Tomatoes are the calling card of summer. Plump, red orbs growing heavier on their vines with every passing day, they tease in shades of green and yellow as they slowly ripen. Gradually darkening like rubies glistening in the sun, suddenly, they’re all ready for harvest at once. It’s now or never; grab them by the fistful or regret your mistake for another year. If you don’t take advantage, hungry critters stalking your garden surely will.
That’s how even a modest plot of land can drown a single person in tomatoes. Big or small, standard or heirloom, it’s sheer bliss for the first few days. Then, after a couple rounds of tomato salads, tomato soups, tomato sauces, and tomato juice, tomatoes may begin to lose their shine.
Don’t let it get to that stage. Take your tomatoes while they’re still new and fresh, concentrate them down to a rich, umami-packed tomato jam and you’ll never grow tired. Burning through two whole pounds right off the bat may feel like a sacrifice, but it’s a wise strategy in the long run. There’s going to be plenty more to come to enjoy every which way, without ever reaching your upper limit of enjoyment.
What Does Tomato Jam Taste Like?
A little bit sweet, a little bit savory, I do use sugar in my recipe but not nearly as much as with berry or other fruit jams. It should be just enough to balance and heighten the other inherent flavors. A touch of jalapeño adds a subtly spicy bite, which you could omit or double, depending on your heat-seeking sensibilities.
How To Make Tomato Jam Your Own
- Use half or all tomatillos instead of tomatoes
- Increase the garlic; there’s no such thing as too much
- Instead of jalapeño, use sriracha, smoked paprika, gochujang, or harissa to spice things up
- Swap the apple cider vinegar for balsamic or red wine vinegar
What Can I Use Tomato Jam On?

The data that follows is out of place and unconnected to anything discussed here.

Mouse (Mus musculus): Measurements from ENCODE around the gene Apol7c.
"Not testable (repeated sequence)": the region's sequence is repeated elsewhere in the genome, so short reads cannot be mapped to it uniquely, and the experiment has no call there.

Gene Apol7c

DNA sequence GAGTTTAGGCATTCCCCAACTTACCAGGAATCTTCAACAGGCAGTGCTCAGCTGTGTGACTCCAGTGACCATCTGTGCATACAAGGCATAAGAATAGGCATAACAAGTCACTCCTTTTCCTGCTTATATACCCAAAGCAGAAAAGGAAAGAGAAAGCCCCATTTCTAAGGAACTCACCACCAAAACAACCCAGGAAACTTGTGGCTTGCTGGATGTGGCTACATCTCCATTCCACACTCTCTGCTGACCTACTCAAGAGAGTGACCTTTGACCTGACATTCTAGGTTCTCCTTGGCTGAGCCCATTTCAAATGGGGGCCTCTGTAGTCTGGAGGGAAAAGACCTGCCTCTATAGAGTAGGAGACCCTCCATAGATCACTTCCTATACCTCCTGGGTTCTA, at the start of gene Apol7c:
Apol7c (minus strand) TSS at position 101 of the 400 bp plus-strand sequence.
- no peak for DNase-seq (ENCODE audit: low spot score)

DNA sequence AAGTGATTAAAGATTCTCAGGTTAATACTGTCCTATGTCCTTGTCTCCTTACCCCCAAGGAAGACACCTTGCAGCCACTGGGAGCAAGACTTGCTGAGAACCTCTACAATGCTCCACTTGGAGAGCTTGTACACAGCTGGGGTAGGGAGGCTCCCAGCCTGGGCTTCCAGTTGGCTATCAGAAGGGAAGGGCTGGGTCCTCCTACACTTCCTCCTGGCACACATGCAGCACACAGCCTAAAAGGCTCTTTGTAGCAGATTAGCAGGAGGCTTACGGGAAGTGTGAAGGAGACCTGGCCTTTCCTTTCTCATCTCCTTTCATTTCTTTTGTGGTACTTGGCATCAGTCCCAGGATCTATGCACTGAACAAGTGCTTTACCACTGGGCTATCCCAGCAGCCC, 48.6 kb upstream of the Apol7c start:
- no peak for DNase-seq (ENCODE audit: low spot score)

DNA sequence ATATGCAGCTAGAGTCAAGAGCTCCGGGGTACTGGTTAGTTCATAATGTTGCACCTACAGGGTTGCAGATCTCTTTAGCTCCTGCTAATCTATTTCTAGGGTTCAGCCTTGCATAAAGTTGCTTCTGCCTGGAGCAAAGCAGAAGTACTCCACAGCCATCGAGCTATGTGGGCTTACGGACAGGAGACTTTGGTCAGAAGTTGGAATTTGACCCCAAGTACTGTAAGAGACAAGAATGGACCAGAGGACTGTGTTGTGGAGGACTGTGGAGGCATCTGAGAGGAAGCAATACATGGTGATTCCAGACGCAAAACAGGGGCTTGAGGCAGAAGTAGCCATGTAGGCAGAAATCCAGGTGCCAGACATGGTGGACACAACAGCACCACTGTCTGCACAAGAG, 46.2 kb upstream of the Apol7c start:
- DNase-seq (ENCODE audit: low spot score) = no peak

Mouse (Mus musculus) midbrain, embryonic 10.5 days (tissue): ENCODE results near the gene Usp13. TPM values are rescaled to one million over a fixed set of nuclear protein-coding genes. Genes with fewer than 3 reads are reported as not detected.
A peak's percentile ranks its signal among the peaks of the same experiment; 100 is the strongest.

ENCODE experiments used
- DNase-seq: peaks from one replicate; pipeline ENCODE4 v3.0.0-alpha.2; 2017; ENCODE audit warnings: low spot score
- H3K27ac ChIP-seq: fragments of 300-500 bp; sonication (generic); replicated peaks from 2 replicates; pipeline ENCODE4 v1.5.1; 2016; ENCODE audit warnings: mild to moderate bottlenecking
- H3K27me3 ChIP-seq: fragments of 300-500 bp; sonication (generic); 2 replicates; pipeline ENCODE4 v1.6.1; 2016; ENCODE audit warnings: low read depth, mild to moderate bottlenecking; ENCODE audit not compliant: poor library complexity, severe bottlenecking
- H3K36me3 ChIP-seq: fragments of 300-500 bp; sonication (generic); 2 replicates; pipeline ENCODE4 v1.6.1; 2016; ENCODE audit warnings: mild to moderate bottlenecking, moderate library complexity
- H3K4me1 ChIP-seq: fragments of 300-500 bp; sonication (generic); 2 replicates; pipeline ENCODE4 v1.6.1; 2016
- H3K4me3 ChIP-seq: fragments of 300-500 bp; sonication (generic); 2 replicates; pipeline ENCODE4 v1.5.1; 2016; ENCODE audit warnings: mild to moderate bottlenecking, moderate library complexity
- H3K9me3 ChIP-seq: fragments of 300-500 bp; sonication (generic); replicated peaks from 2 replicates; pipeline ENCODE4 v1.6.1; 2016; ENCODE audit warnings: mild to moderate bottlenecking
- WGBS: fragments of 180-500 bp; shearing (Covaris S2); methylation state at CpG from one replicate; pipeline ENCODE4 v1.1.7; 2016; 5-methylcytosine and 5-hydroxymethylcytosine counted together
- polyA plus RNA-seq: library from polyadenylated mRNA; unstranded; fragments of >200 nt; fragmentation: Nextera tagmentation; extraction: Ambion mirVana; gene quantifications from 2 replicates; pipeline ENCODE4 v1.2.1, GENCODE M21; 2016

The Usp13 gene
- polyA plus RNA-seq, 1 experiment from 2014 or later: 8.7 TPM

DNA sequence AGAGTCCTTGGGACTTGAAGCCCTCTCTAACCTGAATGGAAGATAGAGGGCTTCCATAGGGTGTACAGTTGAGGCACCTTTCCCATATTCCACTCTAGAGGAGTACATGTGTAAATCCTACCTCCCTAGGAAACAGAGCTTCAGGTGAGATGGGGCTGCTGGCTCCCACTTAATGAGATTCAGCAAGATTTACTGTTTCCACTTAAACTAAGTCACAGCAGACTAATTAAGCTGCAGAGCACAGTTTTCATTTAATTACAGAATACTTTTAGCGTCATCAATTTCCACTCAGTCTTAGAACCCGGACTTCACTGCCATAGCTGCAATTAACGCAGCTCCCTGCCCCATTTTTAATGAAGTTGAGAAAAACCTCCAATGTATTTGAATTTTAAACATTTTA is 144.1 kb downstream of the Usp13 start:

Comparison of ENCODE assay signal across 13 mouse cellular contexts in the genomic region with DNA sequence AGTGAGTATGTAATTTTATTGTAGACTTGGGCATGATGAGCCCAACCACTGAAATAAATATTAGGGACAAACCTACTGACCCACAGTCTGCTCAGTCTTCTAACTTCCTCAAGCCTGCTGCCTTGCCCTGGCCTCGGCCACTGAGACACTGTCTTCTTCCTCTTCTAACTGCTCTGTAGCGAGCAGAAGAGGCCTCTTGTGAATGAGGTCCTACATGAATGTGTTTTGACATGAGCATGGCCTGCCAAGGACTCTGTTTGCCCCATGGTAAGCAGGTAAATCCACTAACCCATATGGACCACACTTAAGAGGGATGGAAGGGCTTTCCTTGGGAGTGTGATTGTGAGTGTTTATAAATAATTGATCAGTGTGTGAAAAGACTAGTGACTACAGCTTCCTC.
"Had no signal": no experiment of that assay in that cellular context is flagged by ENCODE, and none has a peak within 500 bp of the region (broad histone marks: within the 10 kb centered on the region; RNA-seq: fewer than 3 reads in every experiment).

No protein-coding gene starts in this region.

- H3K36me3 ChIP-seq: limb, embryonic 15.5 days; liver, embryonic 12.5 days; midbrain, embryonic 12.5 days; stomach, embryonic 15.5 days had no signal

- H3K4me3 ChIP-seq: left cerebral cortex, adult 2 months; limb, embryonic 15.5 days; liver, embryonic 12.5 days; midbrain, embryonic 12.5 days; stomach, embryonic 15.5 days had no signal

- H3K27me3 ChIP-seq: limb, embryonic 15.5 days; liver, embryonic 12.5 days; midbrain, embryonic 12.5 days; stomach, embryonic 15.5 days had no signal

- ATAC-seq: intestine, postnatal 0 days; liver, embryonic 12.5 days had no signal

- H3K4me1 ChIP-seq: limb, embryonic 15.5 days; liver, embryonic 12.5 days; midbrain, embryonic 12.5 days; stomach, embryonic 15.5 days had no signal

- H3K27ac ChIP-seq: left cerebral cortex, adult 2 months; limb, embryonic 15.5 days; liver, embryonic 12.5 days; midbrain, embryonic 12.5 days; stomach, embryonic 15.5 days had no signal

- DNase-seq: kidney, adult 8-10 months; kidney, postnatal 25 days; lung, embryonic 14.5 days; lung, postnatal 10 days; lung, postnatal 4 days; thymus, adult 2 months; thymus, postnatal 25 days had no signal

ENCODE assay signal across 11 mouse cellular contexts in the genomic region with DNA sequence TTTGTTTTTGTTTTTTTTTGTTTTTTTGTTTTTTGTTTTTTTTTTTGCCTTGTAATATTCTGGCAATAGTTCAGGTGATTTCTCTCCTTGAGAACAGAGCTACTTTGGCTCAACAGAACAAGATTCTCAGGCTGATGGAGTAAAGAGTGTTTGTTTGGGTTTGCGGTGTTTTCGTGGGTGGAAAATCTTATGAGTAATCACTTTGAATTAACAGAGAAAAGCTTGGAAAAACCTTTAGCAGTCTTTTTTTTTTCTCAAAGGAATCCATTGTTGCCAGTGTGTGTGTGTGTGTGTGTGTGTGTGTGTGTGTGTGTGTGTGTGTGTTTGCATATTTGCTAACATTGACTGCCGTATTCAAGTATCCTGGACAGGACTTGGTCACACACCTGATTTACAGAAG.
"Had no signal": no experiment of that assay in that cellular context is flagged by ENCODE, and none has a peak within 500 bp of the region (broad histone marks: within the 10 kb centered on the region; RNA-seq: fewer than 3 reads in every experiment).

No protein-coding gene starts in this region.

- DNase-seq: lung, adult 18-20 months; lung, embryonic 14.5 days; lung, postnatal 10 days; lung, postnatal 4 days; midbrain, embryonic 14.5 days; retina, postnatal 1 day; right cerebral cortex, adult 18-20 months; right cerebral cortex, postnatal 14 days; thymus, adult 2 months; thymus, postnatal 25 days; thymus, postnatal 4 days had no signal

The only limiting factor is your creativity! A few of my favorite uses include:
- Avocado toast
- Sandwiches or wraps
- Hot pasta or pasta salads
- Swirled into creamy soups
- On a cheeseboard
- As a burger topping
- Used for dipping alongside or on top of hummus
How Long Will Tomato Jam Keep?
While this jam isn’t properly canned and thus not shelf stable, you can preserve the harvest by storing it in your freezer for up to 6 months.
You don’t actually need to grow your own tomatoes to make tomato jam, by the way. Store-bought tomatoes taste just as sweet- And savory.
- 2 Pounds Tomatoes, Diced
- 1/2 Cup Granulated Sugar
- 2 Jalapeños, Pickled or Fresh, Diced
- 2 Cloves Garlic, Minced
- 1 Tablespoon Apple Cider Vinegar
- 1 Teaspoon Salt
- In a medium saucepan over medium heat, combine the tomatoes, sugar, jalapenos, garlic, vinegar, and salt. Bring to a boil over medium heat, stirring often.
- Reduce heat and simmer, stirring occasionally, until mixture is thick enough to coat the back of a spoon; about 1 - 1 1/2 hours. Cool to room temperature, transfer to glass jars, and refrigerate until ready to use.
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Amount Per Serving: Calories: 18Total Fat: 0gSaturated Fat: 0gTrans Fat: 0gUnsaturated Fat: 0gCholesterol: 0mgSodium: 68mgCarbohydrates: 4gFiber: 0gSugar: 4gProtein: 0g
All nutritional information presented within this site are intended for informational purposes only. I am not a certified nutritionist and any nutritional information on BitterSweetBlog.com should only be used as a general guideline. This information is provided as a courtesy and there is no guarantee that the information will be completely accurate. Even though I try to provide accurate nutritional information to the best of my ability, these figures should still be considered estimations.